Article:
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Clinical & Experimental Allergy

The diversity of young adult wheeze: a cluster analysis in a longitudinal birth cohort

Authors

  • R. J. Kurukulaaratchy,

    1. The David Hide Asthma and Allergy Research Centre, St Mary's Hospital Newport, Isle of Wight, UK
    2. Clinical and Experimental Medicine, Faculty of Medicine, University of Southampton, Southampton, UK
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  • H. Zhang,

    1. Department of Epidemiology and Biostatistics, Arnold School of Public Health, University of South Carolina, Columbia, SC, USA
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  • A. Raza,

    1. The David Hide Asthma and Allergy Research Centre, St Mary's Hospital Newport, Isle of Wight, UK
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  • V. Patil,

    1. The David Hide Asthma and Allergy Research Centre, St Mary's Hospital Newport, Isle of Wight, UK
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  • W. Karmaus,

    1. Department of Epidemiology and Biostatistics, Arnold School of Public Health, University of South Carolina, Columbia, SC, USA
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  • S. Ewart,

    1. Large Animal Clinical Sciences, Michigan State University, East Lansing, MI, USA
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  • S. H. Arshad

    Corresponding author
    1. The David Hide Asthma and Allergy Research Centre, St Mary's Hospital Newport, Isle of Wight, UK
    2. Clinical and Experimental Medicine, Faculty of Medicine, University of Southampton, Southampton, UK
    • Correspondence:

      Syed Hasan Arshad, Southampton General Hospital, MP 810, South Block, Tremona Road, Southampton, UK.

      E-mail: sha@soton.ac.uk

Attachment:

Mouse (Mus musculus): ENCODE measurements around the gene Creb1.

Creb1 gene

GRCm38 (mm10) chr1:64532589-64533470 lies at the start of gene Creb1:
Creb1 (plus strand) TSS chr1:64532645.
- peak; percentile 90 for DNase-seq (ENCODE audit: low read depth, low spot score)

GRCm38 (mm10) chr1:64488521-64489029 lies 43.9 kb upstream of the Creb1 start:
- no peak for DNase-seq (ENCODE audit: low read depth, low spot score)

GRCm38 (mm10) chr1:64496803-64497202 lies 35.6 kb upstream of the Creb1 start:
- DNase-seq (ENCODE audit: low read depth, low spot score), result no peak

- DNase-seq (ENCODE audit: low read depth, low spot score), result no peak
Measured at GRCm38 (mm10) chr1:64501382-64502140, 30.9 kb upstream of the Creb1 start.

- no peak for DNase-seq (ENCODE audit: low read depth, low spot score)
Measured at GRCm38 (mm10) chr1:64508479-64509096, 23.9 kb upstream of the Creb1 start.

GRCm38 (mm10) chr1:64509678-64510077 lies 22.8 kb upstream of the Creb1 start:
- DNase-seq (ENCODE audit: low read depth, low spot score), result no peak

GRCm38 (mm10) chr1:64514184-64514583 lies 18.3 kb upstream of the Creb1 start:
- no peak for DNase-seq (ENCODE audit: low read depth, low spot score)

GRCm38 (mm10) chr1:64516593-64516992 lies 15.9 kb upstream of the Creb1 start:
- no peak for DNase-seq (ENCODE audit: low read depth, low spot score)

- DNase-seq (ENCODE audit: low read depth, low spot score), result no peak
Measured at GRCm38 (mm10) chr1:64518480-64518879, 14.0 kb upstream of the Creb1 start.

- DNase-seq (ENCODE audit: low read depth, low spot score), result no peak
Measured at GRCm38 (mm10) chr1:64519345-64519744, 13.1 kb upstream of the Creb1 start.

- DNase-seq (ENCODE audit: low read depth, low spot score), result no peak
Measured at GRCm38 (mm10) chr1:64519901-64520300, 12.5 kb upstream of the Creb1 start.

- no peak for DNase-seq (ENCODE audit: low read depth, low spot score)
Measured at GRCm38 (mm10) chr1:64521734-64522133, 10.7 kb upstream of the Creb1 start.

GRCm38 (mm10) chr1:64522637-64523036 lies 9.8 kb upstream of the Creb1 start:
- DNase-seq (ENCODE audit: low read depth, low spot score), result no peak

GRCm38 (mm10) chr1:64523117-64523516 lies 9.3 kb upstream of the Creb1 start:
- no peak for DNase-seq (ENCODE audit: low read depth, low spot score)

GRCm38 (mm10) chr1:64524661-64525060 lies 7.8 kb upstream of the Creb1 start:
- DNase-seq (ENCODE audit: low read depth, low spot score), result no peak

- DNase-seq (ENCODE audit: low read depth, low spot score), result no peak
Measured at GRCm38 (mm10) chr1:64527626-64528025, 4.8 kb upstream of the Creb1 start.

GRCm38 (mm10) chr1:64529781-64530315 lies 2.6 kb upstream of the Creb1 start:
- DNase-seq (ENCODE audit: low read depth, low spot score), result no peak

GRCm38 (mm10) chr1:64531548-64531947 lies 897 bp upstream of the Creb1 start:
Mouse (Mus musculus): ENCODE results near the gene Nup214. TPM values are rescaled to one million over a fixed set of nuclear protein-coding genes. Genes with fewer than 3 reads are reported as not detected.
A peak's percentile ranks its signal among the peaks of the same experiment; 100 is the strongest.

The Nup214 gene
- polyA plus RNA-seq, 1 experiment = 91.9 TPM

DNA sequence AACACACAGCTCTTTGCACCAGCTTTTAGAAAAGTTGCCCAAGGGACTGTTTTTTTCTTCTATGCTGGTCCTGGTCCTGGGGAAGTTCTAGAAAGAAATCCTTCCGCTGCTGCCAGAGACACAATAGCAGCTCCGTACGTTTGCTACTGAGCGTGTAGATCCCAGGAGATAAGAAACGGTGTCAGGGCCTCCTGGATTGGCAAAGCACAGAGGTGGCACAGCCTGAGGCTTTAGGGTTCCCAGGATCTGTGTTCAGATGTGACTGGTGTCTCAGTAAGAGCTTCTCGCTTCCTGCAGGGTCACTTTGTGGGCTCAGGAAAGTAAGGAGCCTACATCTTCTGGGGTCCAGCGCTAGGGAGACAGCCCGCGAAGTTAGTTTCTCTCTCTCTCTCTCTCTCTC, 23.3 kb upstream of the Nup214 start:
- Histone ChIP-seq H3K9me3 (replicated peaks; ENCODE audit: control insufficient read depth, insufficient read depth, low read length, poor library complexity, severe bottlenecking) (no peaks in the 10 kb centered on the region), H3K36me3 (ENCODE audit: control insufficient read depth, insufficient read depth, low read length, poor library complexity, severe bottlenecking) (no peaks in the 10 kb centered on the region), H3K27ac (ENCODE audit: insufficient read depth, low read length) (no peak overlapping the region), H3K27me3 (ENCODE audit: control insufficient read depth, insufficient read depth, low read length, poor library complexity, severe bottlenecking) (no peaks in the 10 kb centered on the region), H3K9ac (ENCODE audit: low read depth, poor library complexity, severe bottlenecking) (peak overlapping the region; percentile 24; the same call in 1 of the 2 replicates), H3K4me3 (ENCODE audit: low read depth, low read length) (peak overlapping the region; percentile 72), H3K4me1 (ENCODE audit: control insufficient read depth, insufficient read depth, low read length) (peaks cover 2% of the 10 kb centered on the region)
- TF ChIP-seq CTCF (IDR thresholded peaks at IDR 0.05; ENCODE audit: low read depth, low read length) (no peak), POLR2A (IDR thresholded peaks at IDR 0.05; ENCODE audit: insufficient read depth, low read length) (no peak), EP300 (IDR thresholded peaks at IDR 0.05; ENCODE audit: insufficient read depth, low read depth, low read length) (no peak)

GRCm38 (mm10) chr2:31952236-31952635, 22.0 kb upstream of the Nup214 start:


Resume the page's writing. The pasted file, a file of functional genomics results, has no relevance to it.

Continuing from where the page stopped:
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Summary

Background

Cluster analyses have enhanced understanding of the heterogeneity of both paediatric and adult wheezing. However, while adolescence represents an important transitional phase, the nature of young adult wheeze has yet to be clearly characterised.

Objectives

To use cluster analysis to define, for the first time, clinically relevant young adult wheeze clusters in a longitudinal birth cohort.

Methods

K-means cluster analysis was undertaken among 309 currently wheezing subjects at 18 years in the Isle of Wight birth cohort (N = 1456). Thirteen disease-characterising clustering variables at 18 years were used. Resulting clusters were then further characterised by severity indices plus potential risk factors for wheeze development throughout the 1st 18 years of life.

Results

Six wheeze clusters were identified. Cluster 1 (12.3%) male-early-childhood-onset-atopic-wheeze-with-normal-lung-function had male predominance, normal spirometry, low bronchodilator reversibility (BDR), intermediate bronchial hyper-responsiveness (BHR), high atopy prevalence and more admissions. Cluster 2 (24.2%) early-childhood-onset-wheeze-with-intermediate-lung-function had no specific sex association, intermediate spirometry, BDR, BHR, more significant BTS step therapy and admissions. Cluster 3 (9.7%) female-early-childhood-onset-atopic-wheeze-with-impaired-lung-function showed female predominance, high allergic disease comorbidity, more severe BDR and BHR, greatest airflow obstruction, high smoking prevalence, higher symptom severity and admissions. Cluster 4 (19.4%) female-undiagnosed-wheezers had adolescent-onset non-atopic wheeze, low BDR and BHR, impaired but non-obstructed spirometry, high symptom frequency and highest smoking prevalence. Cluster 5 (24.6%) female-late-childhood-onset-wheeze-with-normal-lung-function showed no specific atopy association, normal spirometry, low BDR, BHR and symptom severity. Cluster 6 (9.7%) male-late-childhood-onset-atopic-wheeze-with-impaired-lung-function had high atopy and rhinitis prevalence, increased BDR and BHR, moderately impaired spirometry, high symptom severity and higher BTS step therapy.

Conclusions and Clinical Relevance

Young adult wheeze is diverse and can be classified into distinct clusters. More severe clusters merit attention and are associated with childhood onset, atopy, impaired lung function and in some, smoking. Smoking-associated undiagnosed wheezers also merit recognition. Better understanding of young adult wheeze could facilitate better later adult respiratory health.

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